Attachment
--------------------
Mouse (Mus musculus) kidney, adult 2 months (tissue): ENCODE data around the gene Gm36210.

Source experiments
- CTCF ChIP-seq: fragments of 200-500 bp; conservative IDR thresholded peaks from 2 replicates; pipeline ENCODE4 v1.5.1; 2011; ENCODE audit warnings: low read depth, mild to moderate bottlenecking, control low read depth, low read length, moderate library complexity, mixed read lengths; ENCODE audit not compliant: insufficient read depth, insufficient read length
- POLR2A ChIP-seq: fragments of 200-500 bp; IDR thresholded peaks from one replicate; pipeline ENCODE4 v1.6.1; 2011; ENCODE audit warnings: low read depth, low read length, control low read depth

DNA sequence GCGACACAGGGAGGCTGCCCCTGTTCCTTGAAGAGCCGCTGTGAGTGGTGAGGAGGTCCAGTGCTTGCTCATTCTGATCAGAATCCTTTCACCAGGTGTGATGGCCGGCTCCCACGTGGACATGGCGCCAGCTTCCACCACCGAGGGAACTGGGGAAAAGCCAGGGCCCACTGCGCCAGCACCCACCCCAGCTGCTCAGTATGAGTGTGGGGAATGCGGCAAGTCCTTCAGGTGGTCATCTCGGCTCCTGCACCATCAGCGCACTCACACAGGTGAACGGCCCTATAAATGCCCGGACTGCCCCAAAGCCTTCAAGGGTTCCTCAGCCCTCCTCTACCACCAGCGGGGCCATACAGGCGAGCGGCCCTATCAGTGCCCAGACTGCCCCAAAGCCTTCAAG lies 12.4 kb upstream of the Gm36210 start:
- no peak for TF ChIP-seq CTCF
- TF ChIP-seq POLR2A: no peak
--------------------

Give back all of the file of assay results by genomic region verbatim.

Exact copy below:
Mouse (Mus musculus) kidney, adult 2 months (tissue): ENCODE data around the gene Gm36210.

Source experiments
- CTCF ChIP-seq: fragments of 200-500 bp; conservative IDR thresholded peaks from 2 replicates; pipeline ENCODE4 v1.5.1; 2011; ENCODE audit warnings: low read depth, mild to moderate bottlenecking, control low read depth, low read length, moderate library complexity, mixed read lengths; ENCODE audit not compliant: insufficient read depth, insufficient read length
- POLR2A ChIP-seq: fragments of 200-500 bp; IDR thresholded peaks from one replicate; pipeline ENCODE4 v1.6.1; 2011; ENCODE audit warnings: low read depth, low read length, control low read depth

DNA sequence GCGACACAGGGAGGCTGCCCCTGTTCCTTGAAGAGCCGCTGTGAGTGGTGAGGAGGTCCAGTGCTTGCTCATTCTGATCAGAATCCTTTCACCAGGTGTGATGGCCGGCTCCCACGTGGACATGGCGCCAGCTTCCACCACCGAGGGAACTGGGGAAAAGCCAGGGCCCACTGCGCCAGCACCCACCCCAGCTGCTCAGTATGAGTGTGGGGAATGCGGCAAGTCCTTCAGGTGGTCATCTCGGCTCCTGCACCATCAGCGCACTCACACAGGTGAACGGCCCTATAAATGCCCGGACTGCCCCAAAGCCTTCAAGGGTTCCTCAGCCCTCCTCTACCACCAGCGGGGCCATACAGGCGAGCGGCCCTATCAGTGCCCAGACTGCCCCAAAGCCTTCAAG lies 12.4 kb upstream of the Gm36210 start:
- no peak for TF ChIP-seq CTCF
- TF ChIP-seq POLR2A: no peak